Black Friday Protest marks 17th year of passage of EPIRA Law

In time for the 17th  year of the Electric Power Industry Reform Act (EPIRA) today, consumer group POWER, Bayan Muna Partylist and labor group Kilusang Mayo Uno-Metro Manila held a protest rally in front of the Meralco Business Center in España, Manila. Groups doubted the announced lower power rates of Meralco for the month of June. Protesters called for the immediate junking of EPIRA as the law did not realize its objective to lessen electricity cost in the country.

Despite the announced lower power rates, the Energy Regulatory Commission (ERC) approved Meralco’s petition to increase its Feed-In-Tariff Allowance (FIT-ALL) to 25.63 centavos. The power distributor said this was due to the decline of energy reserves of the Luzon grid. The increase was expected to be passed on to the consumers.

 

Kiss of death

The groups decried even a single centavo increase of Meralco on its power charges as unacceptable and unjust, given that poor Filipino workers and families have been carrying on the impact of low wages. Ordinary Filipinos also bore the brunt of high prices of basic commodities and services since President Rodrigo Duterte’s administration enforced the Tax Reform for Acceleration and Inclusion (TRAIN) Law at the start of the year.

“Another burden caused by any power rate hikes would be President Duterte’s kiss of death against our already burdened workers and people,” said Ed Cubelo, KMU Metro Manila chairperson.

 

 

‘Sweetheart deals’

KMU Metro Manila saw Meralco’s power rate hike premise as “questionable” since the power it distributes come from its own sister companies, subsidiaries and affiliates.

Bayan Muna Partylist Representative Carlos Zarate exposed 7 power supply arrangements (PSAs) deals of Meralco with the following generation companies for the construction of coal-fired power plants including:  Redondo Peninsula Energy Incorporated (225-megawatt [MW]); Atimonan One Energy Incorporated (1,200 MW); St. Raphael power Generation Corporation (400 MW); Central Luzon Premiere Power Corporation (528 MW); Mariveles Power Generation Corporation (528 MW); Panay Energy Development Corporation (70 MW); and Global Luzon Energy Development Corporation (600 MW).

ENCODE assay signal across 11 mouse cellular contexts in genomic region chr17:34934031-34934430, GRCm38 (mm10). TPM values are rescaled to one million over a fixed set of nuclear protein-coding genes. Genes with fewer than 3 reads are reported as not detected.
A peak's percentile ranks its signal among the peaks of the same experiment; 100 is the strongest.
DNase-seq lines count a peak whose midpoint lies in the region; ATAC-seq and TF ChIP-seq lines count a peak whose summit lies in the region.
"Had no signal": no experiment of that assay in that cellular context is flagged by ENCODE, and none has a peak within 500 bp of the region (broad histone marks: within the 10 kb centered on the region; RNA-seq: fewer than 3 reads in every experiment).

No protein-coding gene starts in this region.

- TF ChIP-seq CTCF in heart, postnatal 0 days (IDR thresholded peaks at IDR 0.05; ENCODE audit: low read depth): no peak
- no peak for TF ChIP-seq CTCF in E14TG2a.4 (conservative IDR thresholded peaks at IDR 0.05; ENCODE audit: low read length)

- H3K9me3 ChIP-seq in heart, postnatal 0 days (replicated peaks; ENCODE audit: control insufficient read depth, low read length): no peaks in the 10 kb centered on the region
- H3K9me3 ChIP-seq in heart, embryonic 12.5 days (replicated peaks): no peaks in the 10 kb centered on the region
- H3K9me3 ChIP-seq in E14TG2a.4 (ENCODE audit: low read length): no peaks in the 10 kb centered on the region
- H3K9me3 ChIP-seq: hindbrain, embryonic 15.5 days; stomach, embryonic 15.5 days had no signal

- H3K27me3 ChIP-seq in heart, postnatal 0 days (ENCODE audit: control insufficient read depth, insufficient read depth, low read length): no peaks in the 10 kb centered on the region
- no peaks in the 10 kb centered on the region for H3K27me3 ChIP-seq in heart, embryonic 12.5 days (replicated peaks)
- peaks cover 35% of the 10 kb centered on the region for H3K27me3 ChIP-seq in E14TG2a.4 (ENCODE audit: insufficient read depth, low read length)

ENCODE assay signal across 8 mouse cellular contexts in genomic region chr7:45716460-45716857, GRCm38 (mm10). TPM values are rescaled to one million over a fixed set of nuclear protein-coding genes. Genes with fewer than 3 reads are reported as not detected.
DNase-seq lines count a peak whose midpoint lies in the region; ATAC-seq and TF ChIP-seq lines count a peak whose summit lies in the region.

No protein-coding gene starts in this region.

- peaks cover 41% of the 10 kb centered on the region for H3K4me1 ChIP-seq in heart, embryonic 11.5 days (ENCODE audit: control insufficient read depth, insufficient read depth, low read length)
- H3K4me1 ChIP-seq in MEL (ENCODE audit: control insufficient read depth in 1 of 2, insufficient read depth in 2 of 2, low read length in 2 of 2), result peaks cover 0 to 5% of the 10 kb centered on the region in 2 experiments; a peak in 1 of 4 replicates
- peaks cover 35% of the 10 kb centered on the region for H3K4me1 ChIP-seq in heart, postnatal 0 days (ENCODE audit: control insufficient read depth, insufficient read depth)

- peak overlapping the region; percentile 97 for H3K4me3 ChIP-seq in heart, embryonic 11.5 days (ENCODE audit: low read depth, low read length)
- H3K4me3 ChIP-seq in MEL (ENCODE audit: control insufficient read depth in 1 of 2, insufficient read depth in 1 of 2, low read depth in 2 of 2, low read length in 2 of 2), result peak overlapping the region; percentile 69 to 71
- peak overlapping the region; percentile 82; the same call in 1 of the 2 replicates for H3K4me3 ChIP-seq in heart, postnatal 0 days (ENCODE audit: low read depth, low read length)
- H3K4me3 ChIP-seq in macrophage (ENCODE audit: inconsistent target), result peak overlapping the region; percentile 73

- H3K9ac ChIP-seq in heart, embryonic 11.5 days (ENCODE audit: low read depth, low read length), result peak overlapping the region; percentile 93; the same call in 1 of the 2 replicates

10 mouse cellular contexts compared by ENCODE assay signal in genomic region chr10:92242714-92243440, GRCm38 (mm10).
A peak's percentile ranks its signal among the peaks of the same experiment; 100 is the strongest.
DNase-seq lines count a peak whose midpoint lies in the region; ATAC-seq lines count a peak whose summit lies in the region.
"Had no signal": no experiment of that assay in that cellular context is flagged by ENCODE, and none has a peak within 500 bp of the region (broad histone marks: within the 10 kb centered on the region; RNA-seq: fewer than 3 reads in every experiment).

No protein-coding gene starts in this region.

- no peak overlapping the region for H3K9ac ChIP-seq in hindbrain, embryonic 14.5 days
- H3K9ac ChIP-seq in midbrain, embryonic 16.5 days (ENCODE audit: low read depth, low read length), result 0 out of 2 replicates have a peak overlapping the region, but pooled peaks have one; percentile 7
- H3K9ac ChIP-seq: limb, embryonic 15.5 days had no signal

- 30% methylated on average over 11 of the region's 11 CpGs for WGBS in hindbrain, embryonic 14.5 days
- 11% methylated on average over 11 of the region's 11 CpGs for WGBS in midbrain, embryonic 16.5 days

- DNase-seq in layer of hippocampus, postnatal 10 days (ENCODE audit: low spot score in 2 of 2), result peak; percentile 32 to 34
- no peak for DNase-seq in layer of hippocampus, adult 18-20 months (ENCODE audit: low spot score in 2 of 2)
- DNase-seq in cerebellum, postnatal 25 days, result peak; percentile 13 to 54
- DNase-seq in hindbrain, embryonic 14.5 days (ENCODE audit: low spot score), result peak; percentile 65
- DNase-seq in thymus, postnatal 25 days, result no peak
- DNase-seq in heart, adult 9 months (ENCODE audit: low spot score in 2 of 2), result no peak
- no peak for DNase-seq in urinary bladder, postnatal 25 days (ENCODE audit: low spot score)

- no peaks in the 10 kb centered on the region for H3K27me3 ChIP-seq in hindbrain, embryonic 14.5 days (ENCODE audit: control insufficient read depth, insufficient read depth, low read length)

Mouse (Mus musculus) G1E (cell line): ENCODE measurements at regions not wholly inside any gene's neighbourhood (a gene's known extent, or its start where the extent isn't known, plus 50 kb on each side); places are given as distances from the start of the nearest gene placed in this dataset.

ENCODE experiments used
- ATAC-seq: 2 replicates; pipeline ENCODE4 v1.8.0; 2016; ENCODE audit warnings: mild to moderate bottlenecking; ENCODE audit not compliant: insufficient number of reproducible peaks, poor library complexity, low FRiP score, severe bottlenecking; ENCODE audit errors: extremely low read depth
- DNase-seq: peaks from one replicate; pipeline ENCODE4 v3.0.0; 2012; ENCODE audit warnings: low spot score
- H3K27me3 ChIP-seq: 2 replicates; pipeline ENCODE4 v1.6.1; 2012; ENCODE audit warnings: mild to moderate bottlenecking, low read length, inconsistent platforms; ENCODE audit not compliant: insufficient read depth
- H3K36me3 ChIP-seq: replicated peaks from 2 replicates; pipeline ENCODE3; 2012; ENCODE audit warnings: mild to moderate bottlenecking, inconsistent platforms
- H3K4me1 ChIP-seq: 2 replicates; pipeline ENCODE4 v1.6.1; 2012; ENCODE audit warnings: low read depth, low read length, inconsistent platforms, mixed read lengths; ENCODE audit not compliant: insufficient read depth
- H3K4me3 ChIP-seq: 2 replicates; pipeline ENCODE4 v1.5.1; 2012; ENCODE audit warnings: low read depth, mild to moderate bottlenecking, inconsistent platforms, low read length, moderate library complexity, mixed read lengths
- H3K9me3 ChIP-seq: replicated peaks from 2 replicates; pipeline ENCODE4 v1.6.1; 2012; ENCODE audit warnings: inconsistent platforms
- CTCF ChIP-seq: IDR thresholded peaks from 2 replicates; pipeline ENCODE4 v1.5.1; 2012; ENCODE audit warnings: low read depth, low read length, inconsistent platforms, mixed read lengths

Zarate said that high price of coal and sharp depreciation of the peso against the dollar would be factors for Meralco customers to carry the burden of a P5.22/kWh increase from these contracts. He added that only P3.67/kWh would be the supposed average cost of the electricity generation. Zarate pointed out a P1.55/kWh overprice, which he said would cost millions of Meralco consumers P54.54 billion in additional charges yearly.

Cubelo insisted, “We urge President Duterte to immediately investigate Meralco’s 7 PSA deals and also order the ERC to immediately decline Meralco’s petition. Duterte must not allow its government be an accessory of Meralco’s greed for profit and as rubberstamp to deceive and pass on additional burden to Filipino consumers.”

NEDA’s P10K computation slammed

During the protest rally, Defend Job Philippines hit the P10,000 computation of the National Economic Development Authority (NEDA).

“The poorest households in Metro Manila merely subsists in what NEDA knew as the average monthly budget of P10,000, which is only a few notches higher than the government’s very low poverty line. This creates an illusion that there is little poverty in the country and that the TRAIN Law has no adverse effects on the lives of ordinary Filipinos,” said Defend Job Philippines in a statement.

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